The expression of the murine paired-box-containing gene, Pax2, is examined in the developing central nervous system by in situ hybridization. Pax2 expression is detected along the boundaries of primary divisions of the neural tube. Initially, Pax2 is expressed in the ventricular zone in two compartments of cells on either side of the sulcus limitans and along the entire rhombencephalon and spinal cord. At later times, Pax2 is restricted to progeny cells that have migrated to specific regions of the intermediate zone. In the eye, Pax2 expression is restricted to the ventral half of the optic cup and stalk and later to the optic disc and nerve. In the ear, expression is restricted to regions of the otic vesicle that form neuronal components. The transient and restricted nature of Pax2 expression suggests that this murine segmentation gene homologue may also establish compartmental boundaries and contribute to the specification of neuronal identity, as do certain Drosophila segmentation genes.
Department of Biology, Aichi University of Education, 16 Terayamashita, Igaya-cho, Kariya City, Aichi 448-0001, Japan. firstname.lastname@example.org
Unfertilized eggs of Oryzias latipes were artificially inseminated and incubated at 26+/-1 degrees C. Careful observation of the process of embryonic development by light microscopy allowed division of the process into 39 stages based on diagnostic features of the developing embryos. The principal diagnostic features are the number and size of blastomeres, form of the blastoderm, extent of epiboly, development of the central nervous system, number and form of somites, optic and otic development, development of the notochord, heart development, blood circulation, the size and movement of the body, development of the tail, membranous fin (fin fold) development, and development of such viscera as the liver, gallbladder, gut tube, spleen and swim (air) bladder. After hatching, development of the larvae (fry) and young can be divided into six stages based on such diagnostic features as the fins, scales and secondary sexual characteristics.
Howard Hughes Medical Institute, Harvard Institute of Chemistry and Cell Biology, Departments of Chemistry and Chemical Biology and Molecular and Cellular Biology, Harvard University, 12 Oxford Street, Cambridge, MA 02138, USA.
Much has been learned about vertebrate development by random mutagenesis followed by phenotypic screening and by targeted gene disruption followed by phenotypic analysis in model organisms. Because the timing of many developmental events is critical, it would be useful to have temporal control over modulation of gene function, a luxury frequently not possible with genetic mutants. Here, we demonstrate that small molecules capable of conditional gene product modulation can be identified through developmental screens in zebrafish. We have identified several small molecules that specifically modulate various aspects of vertebrate ontogeny, including development of the central nervous system, the cardiovascular system, the neural crest, and the ear. Several of the small molecules identified allowed us to dissect the logic of melanocyte and otolith development and to identify critical periods for these events. Small molecules identified in this way offer potential to dissect further these and other developmental processes and to identify novel genes involved in vertebrate development.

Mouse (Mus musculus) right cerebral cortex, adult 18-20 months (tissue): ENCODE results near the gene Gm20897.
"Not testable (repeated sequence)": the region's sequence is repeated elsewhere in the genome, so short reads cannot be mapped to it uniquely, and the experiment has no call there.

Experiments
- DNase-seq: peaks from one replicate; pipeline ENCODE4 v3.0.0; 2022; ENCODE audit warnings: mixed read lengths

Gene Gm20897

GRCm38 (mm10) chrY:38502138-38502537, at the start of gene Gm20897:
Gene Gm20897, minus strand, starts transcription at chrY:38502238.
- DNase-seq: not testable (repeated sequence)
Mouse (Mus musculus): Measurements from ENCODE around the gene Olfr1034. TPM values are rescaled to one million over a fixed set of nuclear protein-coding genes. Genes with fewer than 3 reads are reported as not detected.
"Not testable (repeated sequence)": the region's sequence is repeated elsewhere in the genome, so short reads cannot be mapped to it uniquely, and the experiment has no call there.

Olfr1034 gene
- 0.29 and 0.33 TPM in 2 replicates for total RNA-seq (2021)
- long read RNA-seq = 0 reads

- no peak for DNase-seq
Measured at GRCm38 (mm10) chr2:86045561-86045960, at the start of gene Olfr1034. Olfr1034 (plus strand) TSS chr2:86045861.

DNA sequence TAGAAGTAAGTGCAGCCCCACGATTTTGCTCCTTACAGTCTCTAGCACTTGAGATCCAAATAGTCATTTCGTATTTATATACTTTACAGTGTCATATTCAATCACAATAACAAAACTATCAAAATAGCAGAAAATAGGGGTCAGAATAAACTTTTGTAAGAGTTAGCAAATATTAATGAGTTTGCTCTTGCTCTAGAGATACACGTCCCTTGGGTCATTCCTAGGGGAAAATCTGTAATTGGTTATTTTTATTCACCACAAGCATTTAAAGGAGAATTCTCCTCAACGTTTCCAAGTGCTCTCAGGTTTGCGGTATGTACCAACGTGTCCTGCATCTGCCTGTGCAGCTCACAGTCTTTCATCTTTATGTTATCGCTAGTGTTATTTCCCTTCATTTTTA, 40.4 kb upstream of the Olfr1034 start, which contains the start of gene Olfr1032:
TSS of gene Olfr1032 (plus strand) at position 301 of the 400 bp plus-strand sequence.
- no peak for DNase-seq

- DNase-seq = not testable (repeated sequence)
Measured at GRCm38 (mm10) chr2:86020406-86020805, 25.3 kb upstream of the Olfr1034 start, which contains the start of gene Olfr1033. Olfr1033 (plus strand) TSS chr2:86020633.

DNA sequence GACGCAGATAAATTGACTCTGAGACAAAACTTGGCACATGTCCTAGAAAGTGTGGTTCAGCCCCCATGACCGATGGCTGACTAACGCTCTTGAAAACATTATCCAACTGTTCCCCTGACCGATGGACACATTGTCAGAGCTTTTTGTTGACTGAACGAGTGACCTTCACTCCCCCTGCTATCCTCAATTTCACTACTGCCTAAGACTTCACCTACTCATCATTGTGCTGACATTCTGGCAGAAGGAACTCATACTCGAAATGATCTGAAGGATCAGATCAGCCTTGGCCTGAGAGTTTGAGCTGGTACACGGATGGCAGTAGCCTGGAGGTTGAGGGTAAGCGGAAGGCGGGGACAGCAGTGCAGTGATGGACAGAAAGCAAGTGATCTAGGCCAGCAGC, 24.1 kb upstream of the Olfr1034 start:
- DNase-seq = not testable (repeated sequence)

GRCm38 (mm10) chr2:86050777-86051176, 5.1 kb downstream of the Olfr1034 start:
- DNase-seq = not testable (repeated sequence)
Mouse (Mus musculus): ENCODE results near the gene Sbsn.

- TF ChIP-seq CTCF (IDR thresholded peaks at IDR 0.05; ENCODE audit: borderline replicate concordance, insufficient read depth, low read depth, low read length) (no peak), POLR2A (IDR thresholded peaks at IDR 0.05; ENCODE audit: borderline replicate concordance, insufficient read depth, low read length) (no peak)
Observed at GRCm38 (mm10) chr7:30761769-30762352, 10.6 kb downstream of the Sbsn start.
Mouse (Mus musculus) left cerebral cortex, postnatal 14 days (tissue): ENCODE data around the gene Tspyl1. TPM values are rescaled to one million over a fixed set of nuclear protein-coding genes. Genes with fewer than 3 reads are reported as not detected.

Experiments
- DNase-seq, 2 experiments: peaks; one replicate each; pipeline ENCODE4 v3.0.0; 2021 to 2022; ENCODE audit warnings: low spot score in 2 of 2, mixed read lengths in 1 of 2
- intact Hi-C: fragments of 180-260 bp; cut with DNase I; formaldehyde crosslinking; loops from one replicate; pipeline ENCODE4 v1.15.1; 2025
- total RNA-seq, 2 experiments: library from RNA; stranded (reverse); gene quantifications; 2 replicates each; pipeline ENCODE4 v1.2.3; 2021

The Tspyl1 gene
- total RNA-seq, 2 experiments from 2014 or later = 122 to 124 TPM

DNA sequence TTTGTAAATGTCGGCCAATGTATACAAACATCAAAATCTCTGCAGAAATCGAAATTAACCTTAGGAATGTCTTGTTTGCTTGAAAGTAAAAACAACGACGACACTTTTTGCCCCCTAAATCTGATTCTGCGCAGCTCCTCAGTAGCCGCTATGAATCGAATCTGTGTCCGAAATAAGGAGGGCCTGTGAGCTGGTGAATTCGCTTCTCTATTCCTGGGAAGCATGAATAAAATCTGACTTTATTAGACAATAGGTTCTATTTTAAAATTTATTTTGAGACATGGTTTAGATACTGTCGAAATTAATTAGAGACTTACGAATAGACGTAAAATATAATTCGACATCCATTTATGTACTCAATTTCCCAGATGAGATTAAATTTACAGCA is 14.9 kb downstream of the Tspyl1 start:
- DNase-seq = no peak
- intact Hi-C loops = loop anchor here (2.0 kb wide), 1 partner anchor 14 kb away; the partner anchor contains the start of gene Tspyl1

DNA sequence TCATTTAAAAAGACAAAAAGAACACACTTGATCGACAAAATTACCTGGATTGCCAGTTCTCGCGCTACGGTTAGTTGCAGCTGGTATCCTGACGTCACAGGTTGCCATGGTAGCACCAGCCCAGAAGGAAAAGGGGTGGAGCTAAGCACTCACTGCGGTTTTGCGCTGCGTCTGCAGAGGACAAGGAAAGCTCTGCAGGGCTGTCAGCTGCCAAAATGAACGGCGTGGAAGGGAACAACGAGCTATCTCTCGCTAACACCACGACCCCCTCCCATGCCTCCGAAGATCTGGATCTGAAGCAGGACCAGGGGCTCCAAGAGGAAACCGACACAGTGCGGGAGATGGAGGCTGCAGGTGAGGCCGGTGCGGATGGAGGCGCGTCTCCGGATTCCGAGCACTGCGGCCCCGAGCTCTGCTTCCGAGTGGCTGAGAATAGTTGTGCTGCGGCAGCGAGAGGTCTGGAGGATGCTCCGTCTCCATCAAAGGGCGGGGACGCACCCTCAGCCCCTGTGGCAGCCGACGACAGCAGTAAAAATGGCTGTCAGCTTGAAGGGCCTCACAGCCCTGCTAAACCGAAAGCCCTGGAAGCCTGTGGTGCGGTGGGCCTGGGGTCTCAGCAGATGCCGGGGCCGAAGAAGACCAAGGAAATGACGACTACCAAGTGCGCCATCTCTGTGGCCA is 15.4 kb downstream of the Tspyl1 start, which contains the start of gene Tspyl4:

J Malicki, A F Schier, L Solnica-Krezel, D L Stemple, S C Neuhauss, D Y Stainier, S Abdelilah, Z Rangini, F Zwartkruis, W Driever
Cardiovascular Research Center, Massachusetts General Hospital, Charlestown 02129, USA.
In a large scale screen for genetic defects in zebrafish embryogenesis we identified mutations affecting several aspects of ear development, including: specification of the otic placode, growth of the otic vesicle (otocyst), otolith formation, morphogenesis of the semicircular canals and differentiation of the otic capsule. Here we report initial phenotypic and genetic characterization of 20 of these mutations defining 13 independent loci. Embryos mutant at the quadro locus display abnormal specification of the otic placode. As revealed by dlx-3 expression, the otic field in the mutant embryos is smaller or split into two fields. At later stages of development the ear of quadro mutants is frequently divided into two smaller, incomplete units. Four loci affect ear shape shortly after formation of the otic vesicle. All of them also display abnormal brain morphology. Mutations in five loci result in the absence of otolith formation; two of these also produce changes of ear morphology. Two loci, little richard and golas, affect morphology of the otic vesicle shortly before formation of the semicircular canals. In both cases the morphogenesis of the semicircular canals is disrupted. Finally, the antytalent locus is involved in late expansion of the ear structure. Analysis of mutations presented here will strengthen our understanding of vertebrate ear morphogenesis and provide novel entry points to its genetic analysis.
Eya protein phosphatase activity regulates Six1-Dach-Eya transcriptional effects in mammalian organogenesis.
Xue Li, Kenneth A Oghi, Jie Zhang, Anna Krones, Kevin T Bush, Christopher K Glass, Sanjay K Nigam, Aneel K Aggarwal, Richard Maas, David W Rose, Michael G Rosenfeld
Howard Hughes Medical Institute, School and Department of Medicine, UCSD, 9500 Gilman Drive, Room 345, La Jolla, California 92093-0648, USA. email@example.com
The precise mechanistic relationship between gene activation and repression events is a central question in mammalian organogenesis, as exemplified by the evolutionarily conserved sine oculis (Six), eyes absent (Eya) and dachshund (Dach) network of genetically interacting proteins. Here, we report that Six1 is required for the development of murine kidney, muscle and inner ear, and that it exhibits synergistic genetic interactions with Eya factors. We demonstrate that the Eya family has a protein phosphatase function, and that its enzymatic activity is required for regulating genes encoding growth control and signalling molecules, modulating precursor cell proliferation. The phosphatase function of Eya switches the function of Six1-Dach from repression to activation, causing transcriptional activation through recruitment of co-activators. The gene-specific recruitment of a co-activator with intrinsic phosphatase activity provides a molecular mechanism for activation of specific gene targets, including those regulating precursor cell proliferation and survival in mammalian organogenesis.